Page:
Information for counsellors about common psychotropic drugs

You may be in the strongest position to:

Medications are commonly prescribed for depression, anxiety, bipolar and psychosis but also for addictions.

Most medications act on the brain and the most common brain target for medications are the monoamine transmitters: Serotonin, noradrenaline and dopamine.

The commonest are serotonin reuptake inhibitors (SSRI) eg sertraline, citalopram

Because they prevent reuptake there is more serotonin around.

There can be benefits in depression and anxiety

Those more likely to benefit are those with the more severe and more persistent symptoms.

Side effects : nausea, sexual, suicide / agitation?

Other similar drugs work on Noradrenaline and Dopamine– often with more side effects eg dry mouth, constipation. (eg amitriptyline)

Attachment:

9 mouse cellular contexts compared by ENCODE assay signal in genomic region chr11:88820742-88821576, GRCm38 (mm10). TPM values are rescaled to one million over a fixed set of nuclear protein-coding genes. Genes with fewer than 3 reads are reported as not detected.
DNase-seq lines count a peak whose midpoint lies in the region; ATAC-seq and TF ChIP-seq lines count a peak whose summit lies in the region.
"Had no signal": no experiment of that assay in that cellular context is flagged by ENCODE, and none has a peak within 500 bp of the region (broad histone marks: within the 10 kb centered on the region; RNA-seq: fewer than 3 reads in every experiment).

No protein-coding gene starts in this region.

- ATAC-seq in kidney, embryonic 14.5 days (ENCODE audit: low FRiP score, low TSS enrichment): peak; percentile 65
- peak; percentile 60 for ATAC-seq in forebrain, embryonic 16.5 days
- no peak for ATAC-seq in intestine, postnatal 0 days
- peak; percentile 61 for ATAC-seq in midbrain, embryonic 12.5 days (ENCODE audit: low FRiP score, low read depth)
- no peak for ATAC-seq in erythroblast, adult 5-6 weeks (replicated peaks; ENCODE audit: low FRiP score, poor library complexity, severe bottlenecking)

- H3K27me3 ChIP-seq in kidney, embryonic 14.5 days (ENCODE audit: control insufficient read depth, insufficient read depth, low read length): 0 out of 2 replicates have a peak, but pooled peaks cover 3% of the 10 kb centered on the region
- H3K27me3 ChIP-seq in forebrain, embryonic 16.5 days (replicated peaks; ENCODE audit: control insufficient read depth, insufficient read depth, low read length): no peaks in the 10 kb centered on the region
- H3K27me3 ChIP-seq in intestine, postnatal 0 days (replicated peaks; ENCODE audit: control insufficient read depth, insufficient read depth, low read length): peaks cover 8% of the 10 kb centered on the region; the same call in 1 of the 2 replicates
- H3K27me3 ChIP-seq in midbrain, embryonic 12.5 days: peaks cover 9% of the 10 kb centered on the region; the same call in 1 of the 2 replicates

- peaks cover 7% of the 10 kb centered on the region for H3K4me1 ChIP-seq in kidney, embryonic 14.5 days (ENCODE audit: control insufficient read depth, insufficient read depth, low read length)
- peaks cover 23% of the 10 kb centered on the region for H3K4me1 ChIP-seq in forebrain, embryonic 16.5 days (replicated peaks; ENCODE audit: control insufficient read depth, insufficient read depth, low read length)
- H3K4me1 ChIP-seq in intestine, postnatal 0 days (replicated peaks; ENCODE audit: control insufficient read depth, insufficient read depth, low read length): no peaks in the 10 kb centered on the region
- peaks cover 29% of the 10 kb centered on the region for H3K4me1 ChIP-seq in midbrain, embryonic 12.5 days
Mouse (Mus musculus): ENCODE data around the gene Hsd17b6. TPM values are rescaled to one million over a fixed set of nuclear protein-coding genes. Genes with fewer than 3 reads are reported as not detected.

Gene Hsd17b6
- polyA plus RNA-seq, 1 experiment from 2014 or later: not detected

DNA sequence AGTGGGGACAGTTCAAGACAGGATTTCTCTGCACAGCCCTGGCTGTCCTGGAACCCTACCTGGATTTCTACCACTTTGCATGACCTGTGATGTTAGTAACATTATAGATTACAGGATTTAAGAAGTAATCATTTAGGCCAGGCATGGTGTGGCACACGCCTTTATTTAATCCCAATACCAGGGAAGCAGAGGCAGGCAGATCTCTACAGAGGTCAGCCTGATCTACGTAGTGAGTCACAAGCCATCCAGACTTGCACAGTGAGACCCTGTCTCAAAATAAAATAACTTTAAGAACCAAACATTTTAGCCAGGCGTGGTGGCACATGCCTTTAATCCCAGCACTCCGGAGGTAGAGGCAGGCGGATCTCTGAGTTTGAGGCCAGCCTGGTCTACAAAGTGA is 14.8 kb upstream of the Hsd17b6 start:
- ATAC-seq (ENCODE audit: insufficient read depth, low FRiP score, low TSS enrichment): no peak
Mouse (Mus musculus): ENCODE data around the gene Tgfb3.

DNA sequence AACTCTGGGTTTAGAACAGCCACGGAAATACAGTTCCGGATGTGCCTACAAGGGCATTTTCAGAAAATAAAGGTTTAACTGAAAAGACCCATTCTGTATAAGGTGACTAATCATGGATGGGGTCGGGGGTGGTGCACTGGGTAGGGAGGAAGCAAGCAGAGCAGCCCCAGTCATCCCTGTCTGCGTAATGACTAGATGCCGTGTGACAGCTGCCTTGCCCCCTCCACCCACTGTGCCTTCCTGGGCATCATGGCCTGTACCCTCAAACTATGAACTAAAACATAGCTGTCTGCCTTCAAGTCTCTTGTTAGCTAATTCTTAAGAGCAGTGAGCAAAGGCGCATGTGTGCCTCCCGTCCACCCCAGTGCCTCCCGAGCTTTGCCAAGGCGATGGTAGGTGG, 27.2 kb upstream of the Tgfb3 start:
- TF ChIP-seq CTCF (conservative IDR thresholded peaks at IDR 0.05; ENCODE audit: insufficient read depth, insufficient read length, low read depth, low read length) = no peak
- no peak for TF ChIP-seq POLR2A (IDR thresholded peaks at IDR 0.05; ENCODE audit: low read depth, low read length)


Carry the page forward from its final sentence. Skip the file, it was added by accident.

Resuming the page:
Diazepam (a benzodiazepine) is an anxiolytic – it works on GABA, a transmitter which is an inhibitor in the brain.

It works quickly and is also sedative – can affect driving (more accidents than other meds) and also memory.

There are issues with tolerance and dependence.

Other short acting benzos are also used to help sleep – eg temazepam

Buspirone and pregabalin may also have benefits for anxiety

Bipolar: mania and depression

The main aim of medication is long term stability.

Lithium (a salt) should be considered but needs to be taken carefully and monitored.

Toxicity and rebound issues

Antidepressants may not be effective or even be destabilising

Antipsychotic drugs act to block dopamine

Olanzapine risperidone quetiapine

Side effects on movements and appetite / weight and sedation

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